The day I visited the Kate Greenway Nursery was also the day I visited Glamis Adventure Playground which also goes by the name of The Shadwell Community Project. I’m still digesting the experience. It was the playground equivalent of being given a Michelin Five-Star Meal. I’m still savouring the taste, smells, sights and sounds of the place that linger on in my memories, aided and abetted by photos.
One blog post probably won’t do, so I’ll drip feed thoughts as they arise. So today the thoughts are on the swings. Apparently there are thirteen different types of swing at this playground. I don’t think I found them all but, hey – the ones I did were great. The one below is one which I fell in love with. The swing may be broken in that in the centre there is just one swing. Normally there are two as this adds to the excitement and fun of potentially bumping into the other person on a swing…
It can double up as an interesting game of tag. You can run around the wooden boards but also jump on a swing to cut across to catch or escape from someone. Very clever!
Below is a huge swing – one of the others which dominated one part of the playground. If you look there are three platforms to use – each one providing a different height. Underneath this area there are lots of loose parts and bits and pieces for children to build their own dens and other structures.
The eight-swing octagon structure is really interesting. Each swing is different. Some are high and trapeze-like. Others are more traditional. Apparently, the swings can be used independently, but a lot of fun can be had playing a game of swing football. Each person is on a swing and is effectively a goalie. The aim is to avoid letting the ball through your goals yet hanging onto your swing at the same time. If a goal is scored then everyone moves around to a new swing.
Whilst this is clever enough in its own right, another interesting venture has happened. As indicated in the photo below, a eucalyptus tree has been planted beside each of the big posts. The plan is that once the big posts are no long suitable for supporting the structure, the trees will take over. What a lovely way to green up a playground!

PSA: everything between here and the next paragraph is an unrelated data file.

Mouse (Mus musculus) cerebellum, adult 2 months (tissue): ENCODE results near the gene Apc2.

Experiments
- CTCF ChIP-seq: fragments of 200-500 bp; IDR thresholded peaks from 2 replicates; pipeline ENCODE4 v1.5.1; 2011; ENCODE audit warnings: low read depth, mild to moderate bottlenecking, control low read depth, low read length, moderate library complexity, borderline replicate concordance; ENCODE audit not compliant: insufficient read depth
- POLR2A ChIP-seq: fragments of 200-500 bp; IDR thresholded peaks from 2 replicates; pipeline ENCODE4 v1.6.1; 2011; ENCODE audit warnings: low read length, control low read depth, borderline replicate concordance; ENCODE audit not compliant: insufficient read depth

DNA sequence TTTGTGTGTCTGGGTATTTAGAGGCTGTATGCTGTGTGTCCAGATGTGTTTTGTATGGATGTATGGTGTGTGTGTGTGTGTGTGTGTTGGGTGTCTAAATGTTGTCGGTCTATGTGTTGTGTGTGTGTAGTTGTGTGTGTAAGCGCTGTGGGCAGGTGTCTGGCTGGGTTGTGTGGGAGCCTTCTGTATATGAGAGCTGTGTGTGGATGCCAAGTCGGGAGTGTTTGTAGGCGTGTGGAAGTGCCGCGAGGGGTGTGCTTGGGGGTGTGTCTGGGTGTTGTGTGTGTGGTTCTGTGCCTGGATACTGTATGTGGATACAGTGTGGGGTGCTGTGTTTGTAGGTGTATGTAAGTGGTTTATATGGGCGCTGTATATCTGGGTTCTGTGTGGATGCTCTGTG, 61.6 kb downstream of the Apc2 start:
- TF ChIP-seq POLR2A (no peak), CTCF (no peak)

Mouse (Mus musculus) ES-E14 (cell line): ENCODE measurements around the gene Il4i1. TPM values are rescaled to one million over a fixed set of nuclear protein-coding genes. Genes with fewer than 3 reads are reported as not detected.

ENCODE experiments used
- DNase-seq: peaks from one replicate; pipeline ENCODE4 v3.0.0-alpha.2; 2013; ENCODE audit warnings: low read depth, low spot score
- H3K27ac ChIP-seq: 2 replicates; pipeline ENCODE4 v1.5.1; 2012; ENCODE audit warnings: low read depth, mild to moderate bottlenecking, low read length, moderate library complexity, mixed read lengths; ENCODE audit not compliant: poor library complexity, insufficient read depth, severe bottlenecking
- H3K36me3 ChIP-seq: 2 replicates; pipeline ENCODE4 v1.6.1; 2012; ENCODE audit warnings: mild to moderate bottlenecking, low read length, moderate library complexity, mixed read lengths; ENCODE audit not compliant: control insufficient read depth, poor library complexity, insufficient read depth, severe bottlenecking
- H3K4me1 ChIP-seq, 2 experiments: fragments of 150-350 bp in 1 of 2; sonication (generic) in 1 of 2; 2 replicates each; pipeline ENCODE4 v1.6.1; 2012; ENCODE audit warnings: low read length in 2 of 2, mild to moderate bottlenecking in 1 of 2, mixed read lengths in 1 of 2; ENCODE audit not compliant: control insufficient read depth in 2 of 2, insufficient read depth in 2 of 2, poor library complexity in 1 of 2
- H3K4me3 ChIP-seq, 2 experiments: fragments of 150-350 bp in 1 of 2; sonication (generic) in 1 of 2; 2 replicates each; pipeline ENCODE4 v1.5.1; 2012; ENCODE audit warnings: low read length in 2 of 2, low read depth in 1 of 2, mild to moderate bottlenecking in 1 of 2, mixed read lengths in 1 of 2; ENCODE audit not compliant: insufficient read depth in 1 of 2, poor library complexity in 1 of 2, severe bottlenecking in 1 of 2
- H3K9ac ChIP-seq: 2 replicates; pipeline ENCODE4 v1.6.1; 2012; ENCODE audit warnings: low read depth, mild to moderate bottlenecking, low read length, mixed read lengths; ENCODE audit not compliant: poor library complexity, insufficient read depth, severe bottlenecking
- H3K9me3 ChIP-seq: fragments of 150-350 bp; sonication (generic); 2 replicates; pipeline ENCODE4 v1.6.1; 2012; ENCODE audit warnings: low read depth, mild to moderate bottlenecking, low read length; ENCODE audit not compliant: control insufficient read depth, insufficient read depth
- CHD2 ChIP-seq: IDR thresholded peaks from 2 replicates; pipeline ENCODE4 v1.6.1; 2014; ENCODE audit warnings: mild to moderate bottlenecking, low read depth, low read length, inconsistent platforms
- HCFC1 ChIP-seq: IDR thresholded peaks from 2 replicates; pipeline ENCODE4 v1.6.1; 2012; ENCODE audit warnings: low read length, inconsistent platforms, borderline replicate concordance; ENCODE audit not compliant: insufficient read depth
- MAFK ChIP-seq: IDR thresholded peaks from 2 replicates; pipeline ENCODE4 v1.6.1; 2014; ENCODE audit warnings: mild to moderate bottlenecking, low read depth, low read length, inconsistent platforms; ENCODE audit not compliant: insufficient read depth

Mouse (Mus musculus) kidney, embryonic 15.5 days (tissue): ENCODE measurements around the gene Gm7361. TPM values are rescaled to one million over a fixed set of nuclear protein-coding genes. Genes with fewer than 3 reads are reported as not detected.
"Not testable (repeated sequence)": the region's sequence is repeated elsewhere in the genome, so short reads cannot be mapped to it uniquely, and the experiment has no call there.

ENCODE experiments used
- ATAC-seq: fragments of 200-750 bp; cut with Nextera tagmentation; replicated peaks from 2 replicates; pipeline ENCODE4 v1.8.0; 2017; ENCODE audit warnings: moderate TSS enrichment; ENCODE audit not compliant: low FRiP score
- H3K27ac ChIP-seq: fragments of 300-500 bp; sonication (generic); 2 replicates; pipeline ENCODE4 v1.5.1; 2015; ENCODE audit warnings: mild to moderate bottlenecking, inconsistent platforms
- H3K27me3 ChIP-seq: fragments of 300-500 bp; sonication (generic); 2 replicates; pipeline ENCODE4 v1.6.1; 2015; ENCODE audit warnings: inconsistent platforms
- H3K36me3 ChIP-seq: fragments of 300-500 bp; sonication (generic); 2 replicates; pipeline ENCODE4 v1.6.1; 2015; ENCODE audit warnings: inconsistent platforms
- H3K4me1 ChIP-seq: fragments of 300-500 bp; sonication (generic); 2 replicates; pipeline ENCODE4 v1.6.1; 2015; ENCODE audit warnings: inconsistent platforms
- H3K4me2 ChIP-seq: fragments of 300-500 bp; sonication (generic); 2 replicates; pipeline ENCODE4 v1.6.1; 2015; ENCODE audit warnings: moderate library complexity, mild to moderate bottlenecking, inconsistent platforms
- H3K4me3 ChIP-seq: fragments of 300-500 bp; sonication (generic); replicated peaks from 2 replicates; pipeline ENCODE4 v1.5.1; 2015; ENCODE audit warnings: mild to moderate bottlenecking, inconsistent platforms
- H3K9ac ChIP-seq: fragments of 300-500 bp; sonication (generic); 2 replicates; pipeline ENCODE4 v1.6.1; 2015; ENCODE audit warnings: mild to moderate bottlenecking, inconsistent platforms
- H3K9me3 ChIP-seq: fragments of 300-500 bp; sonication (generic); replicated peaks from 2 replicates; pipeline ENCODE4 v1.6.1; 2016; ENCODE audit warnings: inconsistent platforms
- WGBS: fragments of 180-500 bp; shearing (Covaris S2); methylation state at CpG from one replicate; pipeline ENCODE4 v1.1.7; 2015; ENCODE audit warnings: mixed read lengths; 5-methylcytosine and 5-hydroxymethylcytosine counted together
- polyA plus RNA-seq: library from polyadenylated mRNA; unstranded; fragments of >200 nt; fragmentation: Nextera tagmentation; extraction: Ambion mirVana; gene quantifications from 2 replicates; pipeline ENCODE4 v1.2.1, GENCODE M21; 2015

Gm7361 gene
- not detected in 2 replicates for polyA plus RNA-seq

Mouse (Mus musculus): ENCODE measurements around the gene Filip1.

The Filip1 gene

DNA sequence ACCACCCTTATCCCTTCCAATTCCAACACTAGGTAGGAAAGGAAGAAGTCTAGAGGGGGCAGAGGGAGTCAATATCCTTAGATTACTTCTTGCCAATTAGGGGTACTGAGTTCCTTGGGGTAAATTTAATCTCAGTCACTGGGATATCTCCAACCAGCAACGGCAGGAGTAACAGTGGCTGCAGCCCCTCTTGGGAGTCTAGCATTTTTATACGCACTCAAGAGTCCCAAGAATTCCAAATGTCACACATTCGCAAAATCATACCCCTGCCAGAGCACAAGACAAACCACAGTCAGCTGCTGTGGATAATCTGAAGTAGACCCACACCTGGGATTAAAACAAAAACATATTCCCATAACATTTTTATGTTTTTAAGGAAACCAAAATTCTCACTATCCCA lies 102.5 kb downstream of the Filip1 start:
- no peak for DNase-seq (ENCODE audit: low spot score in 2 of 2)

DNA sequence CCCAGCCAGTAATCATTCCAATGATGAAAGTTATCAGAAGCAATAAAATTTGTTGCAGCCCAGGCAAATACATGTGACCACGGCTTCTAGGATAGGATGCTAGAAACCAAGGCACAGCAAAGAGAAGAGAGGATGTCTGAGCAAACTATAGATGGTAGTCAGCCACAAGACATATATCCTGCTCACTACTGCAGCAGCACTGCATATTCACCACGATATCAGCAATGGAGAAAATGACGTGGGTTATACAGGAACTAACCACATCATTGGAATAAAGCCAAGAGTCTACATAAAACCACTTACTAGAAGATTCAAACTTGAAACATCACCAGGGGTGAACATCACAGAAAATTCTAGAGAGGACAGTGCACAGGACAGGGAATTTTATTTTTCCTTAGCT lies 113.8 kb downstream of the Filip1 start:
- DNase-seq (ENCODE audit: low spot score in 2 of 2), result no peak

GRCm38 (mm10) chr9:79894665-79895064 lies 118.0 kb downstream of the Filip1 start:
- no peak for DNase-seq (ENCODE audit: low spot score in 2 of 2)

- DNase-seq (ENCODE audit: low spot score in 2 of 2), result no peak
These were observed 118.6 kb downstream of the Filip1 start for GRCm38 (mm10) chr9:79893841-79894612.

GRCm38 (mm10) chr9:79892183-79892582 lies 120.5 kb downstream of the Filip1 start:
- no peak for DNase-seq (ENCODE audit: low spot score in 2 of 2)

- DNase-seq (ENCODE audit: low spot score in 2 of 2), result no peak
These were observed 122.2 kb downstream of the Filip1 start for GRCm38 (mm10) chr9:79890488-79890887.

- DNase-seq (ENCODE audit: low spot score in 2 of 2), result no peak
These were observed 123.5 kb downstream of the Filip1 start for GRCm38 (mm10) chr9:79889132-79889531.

The zip-wire was constantly in use. I like these because in every part of the country they are given different names such as “Flying Fox” or the “Death Swing”(!)
Tucked away amongst the myriad of structures was this little social swing for two children. Do you see the chains on both sides?
I really liked the cluttered environment surrounding this swing. You could hang out here to be in on the action all around it, especially to keep an eye on the fire pit.
Compare this to its gigantic cousin. This swing for a gang of children is slightly different in that the four chains are hung differently so the swing travels in a range of directions…
The hammock swings were tucked away within a much larger climbing structure. It seemed a quieter place – a bit of a chill zone.
A couple of floors above, there was a solitary tyre swing. So alone and different from many of the other more public social swings.
When I was 12 years old I remember thinking I would never get tired of swinging on a swing. I think that thought largely remains true even today except I was too busy taking photos to have a go.
Whilst looking for more information about Glamis and other adventure playgrounds in London, I stumbled across lots of blogs with beautiful photos. Checkout:
- The Playscapes Blog
- UK Adventure Playground
- Morgan Leichter-Saxby’s Blog
- Penny Wilson’s Blog (no photos but some interesting text)
- A video interview with Bernard Spiegal by Penny Wilson
Thanks again to Paige Johnson and Tim Gill for organising the visit and the staff and children at Glamis for their friendly welcome.